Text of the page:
3

What are the differences between a while loop and a for loop? It seems to me that they are the same.

  • 1
    Try to use both for multiple "challenges". You'll quickly see that one loop construct is better suited for some situation than other loop constructs. And actually there are two types of while loops in some languages (as in Javascript) with their own (special) use cases. In fact both / all three can be used to accomplish a goal, but only one might do the job without too much semantical "overhead" (making it easier to understand e.g.). – try-catch-finally Jun 9 '14 at 7:53
  • They are basically the same. A for loop is just syntax sugar, supporting a subset of use cases that while supports. Sometimes "syntax sugar" is looked down upon, but it should really be looked at as a way to create cleaner, easier to understand code. – Steven Burnap Jun 9 '14 at 16:48
  • Up-voted! No question is too silly when you are learning. – glampert Jun 10 '14 at 2:15
  • @StevenBurnap: they are not basically the same. A language with only while loops and conditionals is Turing-complete, a language with only for loops isn't. A language with while loops can compute any µ-recursive function, a language with for loops can only compute primitive-recursive functions. A language with for loops can only express programs that always terminate, it cannot express non-termination. – Jörg W Mittag Jun 10 '14 at 9:35
  • @JörgWMittag Well, that depends on the for loop, now, doesn't it. Although one could argue that a C for loop is actually a while loop in fancy clothing. – Vatine Jun 10 '14 at 10:57
10

The while loop is usually used when you need to repeat something until a given condition is true:

inputInvalid = true;
while(inputInvalid)
{
    //ask user for input
    invalidInput = checkValidInput();
}

On the other hand, the for loop is usually used when you need to iterate a given number of times:

for(var i = 0; i < 100; i++)
{
    ...//do something for a 100 times.
}

You can use them interchangeably if you like:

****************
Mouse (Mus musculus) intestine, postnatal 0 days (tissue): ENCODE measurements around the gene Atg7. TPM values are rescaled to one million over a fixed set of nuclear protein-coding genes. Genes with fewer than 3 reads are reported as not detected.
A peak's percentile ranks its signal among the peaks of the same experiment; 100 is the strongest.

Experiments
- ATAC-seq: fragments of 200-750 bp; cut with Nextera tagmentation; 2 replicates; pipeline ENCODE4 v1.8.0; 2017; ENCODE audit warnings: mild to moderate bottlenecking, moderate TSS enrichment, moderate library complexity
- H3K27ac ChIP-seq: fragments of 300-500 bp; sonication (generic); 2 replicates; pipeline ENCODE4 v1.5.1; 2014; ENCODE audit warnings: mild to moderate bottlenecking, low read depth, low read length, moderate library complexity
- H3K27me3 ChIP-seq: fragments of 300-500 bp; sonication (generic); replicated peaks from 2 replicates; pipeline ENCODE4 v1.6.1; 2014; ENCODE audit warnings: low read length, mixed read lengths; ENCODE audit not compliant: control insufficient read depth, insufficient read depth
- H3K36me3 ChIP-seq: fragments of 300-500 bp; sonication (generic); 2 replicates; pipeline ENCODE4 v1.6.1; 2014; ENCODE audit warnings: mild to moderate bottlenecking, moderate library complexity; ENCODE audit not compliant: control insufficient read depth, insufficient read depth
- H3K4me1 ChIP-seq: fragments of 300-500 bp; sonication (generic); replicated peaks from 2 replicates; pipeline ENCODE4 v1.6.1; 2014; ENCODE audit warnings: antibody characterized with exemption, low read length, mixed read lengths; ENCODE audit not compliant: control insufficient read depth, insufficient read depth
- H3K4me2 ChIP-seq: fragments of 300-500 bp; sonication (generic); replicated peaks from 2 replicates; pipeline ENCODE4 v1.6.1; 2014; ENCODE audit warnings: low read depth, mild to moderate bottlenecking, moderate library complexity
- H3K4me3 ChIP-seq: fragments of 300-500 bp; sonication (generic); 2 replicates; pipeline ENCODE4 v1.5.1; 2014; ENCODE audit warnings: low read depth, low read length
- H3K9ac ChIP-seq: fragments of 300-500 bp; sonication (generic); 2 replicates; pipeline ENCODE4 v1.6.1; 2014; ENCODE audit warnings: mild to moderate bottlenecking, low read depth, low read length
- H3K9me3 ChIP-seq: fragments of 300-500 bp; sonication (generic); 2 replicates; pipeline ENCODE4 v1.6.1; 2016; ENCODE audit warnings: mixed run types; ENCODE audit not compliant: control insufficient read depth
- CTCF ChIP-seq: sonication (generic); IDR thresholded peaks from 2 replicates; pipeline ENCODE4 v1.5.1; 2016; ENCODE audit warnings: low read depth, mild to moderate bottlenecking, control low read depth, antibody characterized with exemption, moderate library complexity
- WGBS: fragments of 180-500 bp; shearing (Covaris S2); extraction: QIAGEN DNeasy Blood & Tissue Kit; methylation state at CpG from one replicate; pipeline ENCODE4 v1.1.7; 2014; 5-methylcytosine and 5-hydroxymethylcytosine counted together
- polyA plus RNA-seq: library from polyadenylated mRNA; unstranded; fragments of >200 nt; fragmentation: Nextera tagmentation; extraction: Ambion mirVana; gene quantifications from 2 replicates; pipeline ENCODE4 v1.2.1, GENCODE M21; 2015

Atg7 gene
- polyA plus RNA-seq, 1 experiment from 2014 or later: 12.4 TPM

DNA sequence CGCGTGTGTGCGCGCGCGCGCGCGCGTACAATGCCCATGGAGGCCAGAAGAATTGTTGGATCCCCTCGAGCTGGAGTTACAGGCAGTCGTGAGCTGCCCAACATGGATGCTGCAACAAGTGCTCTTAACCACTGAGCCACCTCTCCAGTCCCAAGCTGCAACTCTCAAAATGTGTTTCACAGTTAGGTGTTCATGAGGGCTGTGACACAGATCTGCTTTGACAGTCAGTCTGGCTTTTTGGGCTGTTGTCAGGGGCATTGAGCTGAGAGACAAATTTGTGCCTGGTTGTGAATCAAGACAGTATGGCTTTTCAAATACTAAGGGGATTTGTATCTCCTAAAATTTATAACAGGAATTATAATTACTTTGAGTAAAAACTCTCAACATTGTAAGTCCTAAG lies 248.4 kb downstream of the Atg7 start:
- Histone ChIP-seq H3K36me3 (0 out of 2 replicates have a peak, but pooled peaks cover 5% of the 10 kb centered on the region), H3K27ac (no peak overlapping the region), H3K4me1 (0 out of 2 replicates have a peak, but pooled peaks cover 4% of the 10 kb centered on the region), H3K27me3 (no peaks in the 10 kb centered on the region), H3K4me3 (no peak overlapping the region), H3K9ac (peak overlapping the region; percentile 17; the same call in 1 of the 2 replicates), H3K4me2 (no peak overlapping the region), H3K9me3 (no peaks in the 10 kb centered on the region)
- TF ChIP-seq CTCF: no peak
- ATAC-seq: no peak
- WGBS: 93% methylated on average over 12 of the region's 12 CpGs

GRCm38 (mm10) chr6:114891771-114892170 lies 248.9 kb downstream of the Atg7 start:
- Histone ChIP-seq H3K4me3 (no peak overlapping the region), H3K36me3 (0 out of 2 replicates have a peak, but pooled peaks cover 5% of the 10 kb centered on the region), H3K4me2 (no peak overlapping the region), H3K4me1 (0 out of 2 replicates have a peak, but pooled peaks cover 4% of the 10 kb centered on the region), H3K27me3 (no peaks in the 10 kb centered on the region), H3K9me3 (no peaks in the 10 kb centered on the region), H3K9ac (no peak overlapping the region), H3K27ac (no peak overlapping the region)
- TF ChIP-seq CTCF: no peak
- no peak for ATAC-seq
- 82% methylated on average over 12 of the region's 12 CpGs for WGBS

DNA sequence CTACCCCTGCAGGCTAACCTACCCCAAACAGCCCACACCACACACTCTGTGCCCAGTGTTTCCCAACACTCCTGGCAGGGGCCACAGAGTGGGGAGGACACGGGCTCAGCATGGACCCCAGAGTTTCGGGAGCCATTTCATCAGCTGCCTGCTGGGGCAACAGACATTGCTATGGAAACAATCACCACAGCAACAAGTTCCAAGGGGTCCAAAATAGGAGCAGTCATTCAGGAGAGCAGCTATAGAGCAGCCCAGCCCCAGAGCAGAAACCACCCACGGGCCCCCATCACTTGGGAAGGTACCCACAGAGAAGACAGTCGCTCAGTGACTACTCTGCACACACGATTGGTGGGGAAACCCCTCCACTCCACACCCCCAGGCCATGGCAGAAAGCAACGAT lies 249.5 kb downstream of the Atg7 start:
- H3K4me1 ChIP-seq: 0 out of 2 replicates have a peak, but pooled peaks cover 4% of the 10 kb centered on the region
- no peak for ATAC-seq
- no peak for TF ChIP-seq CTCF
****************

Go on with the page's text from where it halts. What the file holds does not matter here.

inputInvalid = true;
for(;;)
{
    if(!inputInvalid)
    {
        break;
    }
    //ask user for input
    invalidInput = checkValidInput();
}

Or

inputInvalid = true;
for(;inputInvalid;)
{        
    //ask user for input
    invalidInput = checkValidInput();
}

And:

var i = 0;
while(i < 100)
{
    //do your logic here
    i++;
}
  • 3
    As you can see though, these non-standard usages produce less elegant, harder to read code. Under the hood, the different loop types are all the same conditional goto, so try to use the one that syntactically best fits what you are trying to achieve. – Mr Cochese Jun 9 '14 at 10:49
  • In the below code, I can also say do something 10 times. (It fills your argument as for loop @npinti) var count = 0; while (count < 10) { document.writeln("looping away!"); count++; } – mistichor Jun 9 '14 at 14:32
  • Note that in C, you can rewrite your third example as for(invalidInput = checkValidInput();inputInvalid;invalidInput = checkValidInput()){}. But yes, your basic point is entirely correct, and a for loop is really just syntax sugar. Some languages do without it entirely. The C for loop is a strange beast, really more of a bastardized while unlike languages like Pascal, where the for loop can only be used to step through discrete integers. – Steven Burnap Jun 9 '14 at 16:47
  • what does it for(;;) mean. I cannot find explaination of for(;;) it . – mistichor Jun 10 '14 at 14:32
  • @mistichor the C/C++ for loop takes 3 statements for(;;) is a for loop with 3 empty statements, the semicolon separates the blank statements. – esoterik Aug 10 '15 at 17:33
1

There is a fundamental difference between the two: with a for loop, you need to know beforehand how often the loop body will be executed. This is a major restriction, since there are many problems where you simply don't know that. Sometimes you don't even know whether or not that number is finite at all!

Consider, for example, a program asking the user to input a series of names. Say, a patient management system for a dentist. How would you know beforehand how many patients the dentist is going to enter? You don't! You can't write a for loop for that.

  • 1
    There are several ways to terminate a for loop early, so you only need to know the maximum times you intend to iterate around the loop. Further, if you're willing to mis-use the conditional part of the for loop, you can make it do anything that a while loop could. – Simon B Jun 10 '14 at 10:42
  • Which language are you talking about? In pascal your argument has some merit (hardcoding a large number as limit is ugly), but in C you can use arbitrary conditions with for. No difference between for(;xxx;) and while(xxx). – CodesInChaos Jun 10 '14 at 15:00
  • 1
    down arrow. Chaos is precisely correct. initializer; followed by while(condition){ ... increment;} is the same as for(initializer; condition; increment){ ... }. – robert bristow-johnson Aug 10 '15 at 23:16

protected by user40980 Aug 10 '15 at 16:38

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